We check in with the pros as a mild September turns to a bumpy October start
By BusinessWeek staff
Wall Street made it through September—normally a troublesome month for the stock market—without much fuss. But the first day of October brought some stress and strife, with major U.S. indexes down sharply, including more than 2% declines in the Standard & Poor's 500-stock index and the Nasdaq composite index as of early afternoon. The culprit: Some disappointing data on the manufacturing sector and the labor market that cast some doubt on equity investors' assumptions about the strength of the U.S. economic recovery.
Also of note on Oct. 1: Federal Reserve Chairman Ben Bernanke delivered testimony on financial regulation in front of a House panel.
What did experts have to say on Oct. 1 about the disappointing data and the Fed chief's appearance? BusinessWeek compiled comments from Wall Street economists and strategists on these and other topics:
Beth Ann Bovino, Standard & Poor's
The Institute for Supply Management's manufacturing index edged down to 52.6 in September, after rising 4 points to 52.9 the month before. The reading was weaker than the 53.5 expected by markets, though yesterday's disappointing Chicago Purchasing-Management Index report likely reduced expectations ahead of [the ISM] release. The index still remains above the 50 point benchmark, indicating growth in the sector. New orders fell to 60.8 in September, after jumping almost 10 points to 64.9 the month before. Inventories jumped more than 8 points, to 42.5, though still indicating contraction. Prices paid edged down to 63.5 from 65.0. Though the weaker-than-expected report wasn't too much of a surprise, given the [Sept. 30] Chicago PMI release, it's likely to add more downside pressure to markets.
Initial Jobless Claims rose 17,000 to 551,000 in the week ended Sept. 26. This level is much higher than the 535,000 that the markets had expected. Continuing claims fell 123,000 to 6,090,000 in the week ended Sept. 19, keeping the insured unemployment rate at 4.6% for that week. Benefits have reportedly been extended by Congress and are likely to push this number higher over the next few weeks. The higher-than-expected headline reading may worry markets ahead of [the Oct. 2 release of the September U.S. employment] report.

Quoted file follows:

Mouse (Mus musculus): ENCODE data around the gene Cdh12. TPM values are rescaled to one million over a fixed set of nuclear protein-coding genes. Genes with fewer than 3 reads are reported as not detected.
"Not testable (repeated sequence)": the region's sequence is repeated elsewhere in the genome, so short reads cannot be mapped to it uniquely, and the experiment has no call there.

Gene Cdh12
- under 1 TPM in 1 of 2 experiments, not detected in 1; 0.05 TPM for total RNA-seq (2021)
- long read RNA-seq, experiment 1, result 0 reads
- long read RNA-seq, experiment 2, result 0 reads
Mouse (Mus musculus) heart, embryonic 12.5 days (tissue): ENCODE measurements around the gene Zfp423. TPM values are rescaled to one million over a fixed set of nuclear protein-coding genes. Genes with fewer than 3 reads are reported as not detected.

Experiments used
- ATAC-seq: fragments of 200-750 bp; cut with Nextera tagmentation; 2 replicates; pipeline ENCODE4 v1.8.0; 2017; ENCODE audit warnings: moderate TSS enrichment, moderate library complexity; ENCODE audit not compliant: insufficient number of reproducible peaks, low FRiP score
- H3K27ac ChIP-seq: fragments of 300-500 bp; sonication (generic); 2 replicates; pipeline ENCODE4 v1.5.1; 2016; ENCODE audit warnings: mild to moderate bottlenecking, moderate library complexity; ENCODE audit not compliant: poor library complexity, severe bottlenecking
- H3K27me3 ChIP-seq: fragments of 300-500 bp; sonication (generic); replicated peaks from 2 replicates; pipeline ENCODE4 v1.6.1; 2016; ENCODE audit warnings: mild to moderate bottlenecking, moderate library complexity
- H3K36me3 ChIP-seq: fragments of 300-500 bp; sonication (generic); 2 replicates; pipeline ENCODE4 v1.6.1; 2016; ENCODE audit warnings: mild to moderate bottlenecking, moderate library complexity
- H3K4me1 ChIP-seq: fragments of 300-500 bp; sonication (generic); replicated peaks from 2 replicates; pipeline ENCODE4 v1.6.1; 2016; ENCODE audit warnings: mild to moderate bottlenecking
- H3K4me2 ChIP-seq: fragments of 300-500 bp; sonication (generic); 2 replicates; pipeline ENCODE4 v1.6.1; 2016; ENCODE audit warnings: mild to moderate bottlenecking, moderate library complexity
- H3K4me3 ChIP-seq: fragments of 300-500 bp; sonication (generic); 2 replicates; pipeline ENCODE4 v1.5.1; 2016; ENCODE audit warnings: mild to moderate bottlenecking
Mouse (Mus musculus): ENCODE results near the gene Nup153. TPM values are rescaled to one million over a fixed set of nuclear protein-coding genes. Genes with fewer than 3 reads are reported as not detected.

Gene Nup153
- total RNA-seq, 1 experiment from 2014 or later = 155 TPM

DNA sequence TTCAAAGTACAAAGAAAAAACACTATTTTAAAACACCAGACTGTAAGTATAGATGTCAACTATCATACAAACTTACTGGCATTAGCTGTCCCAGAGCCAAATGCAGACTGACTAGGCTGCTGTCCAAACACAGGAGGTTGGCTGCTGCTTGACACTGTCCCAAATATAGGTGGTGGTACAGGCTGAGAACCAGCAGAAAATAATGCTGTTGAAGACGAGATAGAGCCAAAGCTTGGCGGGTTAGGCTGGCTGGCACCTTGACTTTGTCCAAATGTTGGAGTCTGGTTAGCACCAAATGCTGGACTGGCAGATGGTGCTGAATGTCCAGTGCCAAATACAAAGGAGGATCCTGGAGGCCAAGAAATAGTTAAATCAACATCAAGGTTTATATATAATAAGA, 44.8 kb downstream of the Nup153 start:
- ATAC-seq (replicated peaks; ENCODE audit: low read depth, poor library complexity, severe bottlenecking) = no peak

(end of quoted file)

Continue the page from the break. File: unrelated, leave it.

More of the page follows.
Fed Chairman Bernanke discussed regulatory reform in his written testimony on the topic before the House Committee on Financial Services. As predicted in the [Oct. 1] Wall Street Journal, Bernanke proposed an "oversight council made up of the agencies involved in financial supervision and regulation should be established, with a mandate to monitor and identify emerging risks to financial stability across the entire financial system, to identify regulatory gaps, and to coordinate the agencies' responses to potential systemic risks." Other steps include legislative change for consolidated supervision of systemically important firms; a new resolution process to wind down such firms; hardening payment, clearing, and settlement systems; and ensuring consumer protections.
Bernanke linked the dollar to fiscal issues in his House testimony Q&A, saying, "The U.S. must get its fiscal house in order, otherwise this could pose risk to the dollar." He also suggested that he saw no risk in the dollar losing its status as a global reserve currency, and though an international reserve standard would inherently weaken the dollar, this is unlikely to take place. He went on to tout the Fed's policy stance, saying it can support the economy without stoking inflation with the tools and will to achieve price stability. Bernanke also advised against using monetary policy to burst asset bubbles, which could have side effects for the broader economy. Instead, a stronger regulatory system would help prevent a build-up of risk.
Steven DeSanctis, Bank of America Merrill Lynch
Looking back to 1994, we see that mergers and acquisitions inside of [the financial sector] accounted for over 30% of the overall number in both the Russell 3000 as well as the Russell 2000. Given the large discrepancy between the haves and have nots at this time, we think that we could see merger activity remain high in this group going forward. Information Technology had the next highest percentage of deals, at over 20%, and this is a sector we certainly think investors will focus on. The group has over 24% of its market cap sitting in cash, and the sector has good growth prospects, one of the key characteristics of merger candidates in the past.
Surprisingly, at least to us, deals that have taken place in the past have carried higher valuation levels than their respective index. This could be a function of companies wanting to buy "growth" or it could be the fact that Info Tech and Health Care accounted for about a third of all transactions and these groups tend to be "growthier." We also see that M&A activity peaked during the 1999-2000 period, when market valuations in general were much higher than they are today.